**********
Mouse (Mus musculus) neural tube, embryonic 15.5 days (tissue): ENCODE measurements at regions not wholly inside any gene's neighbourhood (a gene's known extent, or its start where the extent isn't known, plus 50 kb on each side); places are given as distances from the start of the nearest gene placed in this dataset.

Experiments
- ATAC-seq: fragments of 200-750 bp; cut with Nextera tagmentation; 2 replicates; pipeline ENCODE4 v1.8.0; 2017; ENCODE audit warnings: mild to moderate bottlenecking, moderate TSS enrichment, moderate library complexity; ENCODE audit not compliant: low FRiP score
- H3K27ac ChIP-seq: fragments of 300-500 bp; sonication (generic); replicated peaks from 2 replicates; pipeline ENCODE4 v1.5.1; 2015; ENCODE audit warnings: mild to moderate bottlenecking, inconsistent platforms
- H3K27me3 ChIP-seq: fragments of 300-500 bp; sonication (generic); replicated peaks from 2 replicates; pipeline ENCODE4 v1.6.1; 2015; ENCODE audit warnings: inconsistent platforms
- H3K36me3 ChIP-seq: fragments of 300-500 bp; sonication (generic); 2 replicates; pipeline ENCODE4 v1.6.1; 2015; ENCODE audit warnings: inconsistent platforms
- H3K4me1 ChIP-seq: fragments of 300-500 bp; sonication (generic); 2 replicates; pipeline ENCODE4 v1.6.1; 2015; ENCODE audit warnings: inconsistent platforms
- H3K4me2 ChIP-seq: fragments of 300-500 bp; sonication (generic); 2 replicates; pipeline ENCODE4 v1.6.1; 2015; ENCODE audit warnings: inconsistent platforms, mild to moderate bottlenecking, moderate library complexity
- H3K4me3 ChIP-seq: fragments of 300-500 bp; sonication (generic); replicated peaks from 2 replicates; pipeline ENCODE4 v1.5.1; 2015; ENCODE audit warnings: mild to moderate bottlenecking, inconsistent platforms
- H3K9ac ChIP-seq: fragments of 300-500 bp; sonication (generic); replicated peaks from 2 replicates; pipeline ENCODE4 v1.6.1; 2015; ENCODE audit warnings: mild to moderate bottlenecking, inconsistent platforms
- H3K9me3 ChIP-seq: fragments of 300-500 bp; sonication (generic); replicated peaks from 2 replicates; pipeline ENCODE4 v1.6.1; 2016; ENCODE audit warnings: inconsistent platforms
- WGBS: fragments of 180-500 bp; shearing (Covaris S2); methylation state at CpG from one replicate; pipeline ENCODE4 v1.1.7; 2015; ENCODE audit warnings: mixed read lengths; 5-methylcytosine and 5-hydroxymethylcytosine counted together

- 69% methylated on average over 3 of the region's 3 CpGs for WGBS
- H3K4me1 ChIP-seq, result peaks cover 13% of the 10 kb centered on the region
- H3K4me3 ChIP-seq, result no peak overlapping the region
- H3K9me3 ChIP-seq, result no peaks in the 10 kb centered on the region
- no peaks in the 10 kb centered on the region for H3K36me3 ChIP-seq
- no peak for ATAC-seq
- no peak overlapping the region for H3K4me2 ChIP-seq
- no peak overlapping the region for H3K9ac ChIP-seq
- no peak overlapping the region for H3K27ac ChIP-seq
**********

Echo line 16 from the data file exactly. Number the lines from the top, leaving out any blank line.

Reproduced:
- H3K9me3 ChIP-seq, result no peaks in the 10 kb centered on the region